Only a few generations ago, the orange, placed at the foot of the tree, was reserved for good children. This exotic luxury product has become more popular today and has won even our most everyday jars of creams and bottles of shower gels… without losing any of its festive freshness!
Good and Generous
Round, juicy, pulpy, cheerful, bright and radiant, orange is the perfect symbol of generosity. And it is the whole orange tree that is in this image, offering cosmetic formulators its flowers and leaves as the multiple resources of its fruits: water, extract and juice for the pulp; exfoliating powder, emollient wax and essential oils for pericarp and zest; vegetable oil for seeds… What assets to draw from all this! Especially since they can also have different properties, depending on whether they come from sweet or bitter orange…
Amara and Dulcis
In cosmetics, the official names of plant ingredients (those that appear in the mandatory lists on each product) are most often their botanical names, in Latin. The bitter orange is so designated by the words Citrus aurantium amara sweet orange by Citrus aurantium dulcis . Which are followed by the designation of part of the plant from which the ingredient is derived. Citrus aurantium amara flower oil is therefore the essential oil of bitter orange blossom, Citrus aurantium dulcis peel extract a sweet orange peel extract, Citrus aurantium amara leaf/twig extract leaf and stem extract from bitter orange, etc.
Antioxidant and Remineralizing
Its composition in vitamins and minerals, so appreciable in health asset, also makes orange an active of choice for the well-being of the skin. Quite naturally, its extracts and juice provide these remineralizing and antiradical active ingredients that help the epidermis to better resist external aggressions and signs of aging. Its vitamin C is also known to activate microcirculation and tone the complexion. Their presence is therefore very welcome in anti-ageing care, "healthy glow" creams or facial lotions.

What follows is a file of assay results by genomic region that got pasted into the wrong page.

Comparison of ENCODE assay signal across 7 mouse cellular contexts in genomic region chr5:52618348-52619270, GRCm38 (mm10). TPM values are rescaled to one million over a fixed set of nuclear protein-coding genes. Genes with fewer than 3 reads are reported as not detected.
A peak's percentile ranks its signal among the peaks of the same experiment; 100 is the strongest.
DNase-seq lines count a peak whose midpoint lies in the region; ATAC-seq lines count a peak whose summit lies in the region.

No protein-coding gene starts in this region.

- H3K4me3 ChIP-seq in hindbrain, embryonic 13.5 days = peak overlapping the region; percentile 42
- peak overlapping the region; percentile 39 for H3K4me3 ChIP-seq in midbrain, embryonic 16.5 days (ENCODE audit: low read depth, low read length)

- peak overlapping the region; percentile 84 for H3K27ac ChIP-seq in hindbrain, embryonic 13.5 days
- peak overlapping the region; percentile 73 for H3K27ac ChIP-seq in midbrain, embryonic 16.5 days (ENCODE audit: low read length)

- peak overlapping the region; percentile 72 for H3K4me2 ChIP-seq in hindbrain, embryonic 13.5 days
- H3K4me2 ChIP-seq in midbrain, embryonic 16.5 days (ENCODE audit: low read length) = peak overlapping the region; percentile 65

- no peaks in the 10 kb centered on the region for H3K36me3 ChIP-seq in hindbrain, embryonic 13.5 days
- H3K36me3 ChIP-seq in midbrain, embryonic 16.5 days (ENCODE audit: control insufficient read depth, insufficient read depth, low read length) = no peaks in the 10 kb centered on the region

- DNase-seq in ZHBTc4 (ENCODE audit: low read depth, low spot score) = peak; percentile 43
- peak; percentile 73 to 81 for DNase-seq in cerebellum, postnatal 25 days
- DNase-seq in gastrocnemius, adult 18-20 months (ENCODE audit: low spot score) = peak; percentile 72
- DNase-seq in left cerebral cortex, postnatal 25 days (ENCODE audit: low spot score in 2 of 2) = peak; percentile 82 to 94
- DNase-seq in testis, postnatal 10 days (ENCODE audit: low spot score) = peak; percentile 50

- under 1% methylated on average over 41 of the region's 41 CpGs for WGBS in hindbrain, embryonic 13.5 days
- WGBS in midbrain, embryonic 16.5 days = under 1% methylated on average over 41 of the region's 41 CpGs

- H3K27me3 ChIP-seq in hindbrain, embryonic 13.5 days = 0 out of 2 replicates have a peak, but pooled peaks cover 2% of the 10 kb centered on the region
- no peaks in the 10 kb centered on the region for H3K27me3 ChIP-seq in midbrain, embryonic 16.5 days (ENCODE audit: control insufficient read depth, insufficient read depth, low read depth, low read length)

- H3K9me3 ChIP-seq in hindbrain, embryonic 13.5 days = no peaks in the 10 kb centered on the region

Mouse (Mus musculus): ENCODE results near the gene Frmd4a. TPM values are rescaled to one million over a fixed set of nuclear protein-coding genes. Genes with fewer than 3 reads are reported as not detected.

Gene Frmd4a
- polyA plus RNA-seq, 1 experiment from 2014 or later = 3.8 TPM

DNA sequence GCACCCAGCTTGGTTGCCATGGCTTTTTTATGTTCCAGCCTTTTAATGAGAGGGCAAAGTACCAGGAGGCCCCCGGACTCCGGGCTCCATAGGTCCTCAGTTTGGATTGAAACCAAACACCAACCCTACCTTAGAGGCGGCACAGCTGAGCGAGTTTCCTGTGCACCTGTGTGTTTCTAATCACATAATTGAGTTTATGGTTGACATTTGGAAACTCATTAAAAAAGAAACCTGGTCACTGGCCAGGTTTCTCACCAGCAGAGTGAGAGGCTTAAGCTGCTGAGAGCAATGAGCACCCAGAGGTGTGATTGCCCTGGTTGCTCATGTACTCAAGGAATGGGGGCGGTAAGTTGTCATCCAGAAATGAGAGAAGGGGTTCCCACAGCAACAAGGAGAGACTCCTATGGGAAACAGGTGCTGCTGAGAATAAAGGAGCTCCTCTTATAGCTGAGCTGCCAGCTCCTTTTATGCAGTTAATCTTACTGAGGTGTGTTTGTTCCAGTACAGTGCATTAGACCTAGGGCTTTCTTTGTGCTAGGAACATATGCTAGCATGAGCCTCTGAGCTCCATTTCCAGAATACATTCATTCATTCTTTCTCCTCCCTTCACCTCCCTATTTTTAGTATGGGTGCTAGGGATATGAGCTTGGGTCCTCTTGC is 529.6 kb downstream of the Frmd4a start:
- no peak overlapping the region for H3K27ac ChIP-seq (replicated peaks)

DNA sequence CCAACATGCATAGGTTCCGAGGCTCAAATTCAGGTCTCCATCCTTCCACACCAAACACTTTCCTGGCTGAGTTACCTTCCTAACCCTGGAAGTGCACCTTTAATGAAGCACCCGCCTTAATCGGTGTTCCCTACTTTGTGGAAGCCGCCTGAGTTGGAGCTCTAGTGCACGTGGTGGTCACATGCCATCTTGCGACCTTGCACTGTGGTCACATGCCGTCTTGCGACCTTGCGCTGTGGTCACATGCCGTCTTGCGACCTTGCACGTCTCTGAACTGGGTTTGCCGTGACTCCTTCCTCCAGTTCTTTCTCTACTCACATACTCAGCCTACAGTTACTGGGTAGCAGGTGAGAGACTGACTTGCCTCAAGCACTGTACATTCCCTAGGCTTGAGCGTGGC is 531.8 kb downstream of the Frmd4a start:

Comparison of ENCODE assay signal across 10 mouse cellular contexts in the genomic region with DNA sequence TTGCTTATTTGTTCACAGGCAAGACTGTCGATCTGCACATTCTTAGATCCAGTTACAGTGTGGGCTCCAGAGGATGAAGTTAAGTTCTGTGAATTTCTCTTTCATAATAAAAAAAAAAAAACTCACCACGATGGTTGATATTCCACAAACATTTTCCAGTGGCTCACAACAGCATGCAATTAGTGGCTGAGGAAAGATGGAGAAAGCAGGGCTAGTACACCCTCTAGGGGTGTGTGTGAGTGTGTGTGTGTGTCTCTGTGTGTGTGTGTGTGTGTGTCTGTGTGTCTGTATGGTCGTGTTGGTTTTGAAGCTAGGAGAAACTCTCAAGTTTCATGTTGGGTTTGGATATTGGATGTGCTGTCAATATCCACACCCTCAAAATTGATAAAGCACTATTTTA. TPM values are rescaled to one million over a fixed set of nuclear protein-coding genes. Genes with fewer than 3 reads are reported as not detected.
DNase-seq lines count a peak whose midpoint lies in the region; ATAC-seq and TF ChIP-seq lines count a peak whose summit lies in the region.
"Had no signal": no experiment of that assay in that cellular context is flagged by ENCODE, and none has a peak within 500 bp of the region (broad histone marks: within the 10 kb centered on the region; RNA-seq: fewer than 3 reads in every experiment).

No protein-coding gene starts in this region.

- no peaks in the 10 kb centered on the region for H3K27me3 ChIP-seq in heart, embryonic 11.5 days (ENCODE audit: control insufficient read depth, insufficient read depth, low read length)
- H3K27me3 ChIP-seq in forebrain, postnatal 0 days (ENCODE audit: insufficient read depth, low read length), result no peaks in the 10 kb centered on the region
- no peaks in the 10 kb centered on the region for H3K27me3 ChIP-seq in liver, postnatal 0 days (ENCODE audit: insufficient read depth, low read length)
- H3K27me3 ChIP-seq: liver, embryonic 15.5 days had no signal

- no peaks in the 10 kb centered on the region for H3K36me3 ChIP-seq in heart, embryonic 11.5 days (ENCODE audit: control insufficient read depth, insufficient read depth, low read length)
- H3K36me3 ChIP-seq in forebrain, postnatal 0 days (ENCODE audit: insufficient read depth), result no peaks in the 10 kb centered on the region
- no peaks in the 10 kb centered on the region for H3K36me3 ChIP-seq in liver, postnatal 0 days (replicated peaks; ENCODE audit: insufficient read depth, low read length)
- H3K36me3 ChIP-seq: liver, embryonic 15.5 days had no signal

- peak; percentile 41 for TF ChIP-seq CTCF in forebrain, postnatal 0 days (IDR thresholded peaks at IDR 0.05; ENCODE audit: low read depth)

Fresh and tonic
Another major asset of the orange: it smells very good… The freshness and the scents citrus are with the taste of the day, the fresh perfume which awakes and stimulates makes the happiness of the marketing arguments of the cosmetics. It's still good for lotions or cleansing milks, it's even better for shower gels, which don't deprive themselves of using this gourmand fragrance that pleases both men and women.
Essential and Active
Here are already many advantages, but what would be the orange without its essential oils? Obtained by expression of the zests, they constitute precious active ingredients which the cosmetic uses widely. The essential oil of petit grain bigaradier (bitter orange leaves) is thus firming and anti-skin… of orange (!), which can complete an interesting slimming anti-cellulite complex. It is also regenerating and can also be integrated into the anti-aging formula. Neroli essential oil is still toning and regenerating. But it adds soothing properties of the epidermis, which make it intervene advantageously in after-sun products. As for the essential oil of sweet orange peel, it completes its invigorating role with an astringent action, for the greatest happiness of tired complexions and in need of a little unification…
Allergizing and Photosensitizing
They say that each medal has its reverse, we could translate here by: each orange has its glitch. It is so true that, like all citrus essential oils, those from orange are photosensitizing. It is therefore better to avoid any application of cosmetics containing them before sun exposure, otherwise there is a risk of undesirable skin reactions. They also contain their share of allergenic aromatic substances: Linalool, Limonene, Geraniol … Of course, these are only really a problem for sensitized people who must avoid them completely in order to protect themselves from an allergic reaction to their contact. But it is also true that the multiplication of contacts with an allergenic substance can, over time, trigger a sensitization process leading to the installation of a real allergy. Caution, therefore: moderation remains the order of the day… but isn't it the case with all the good things?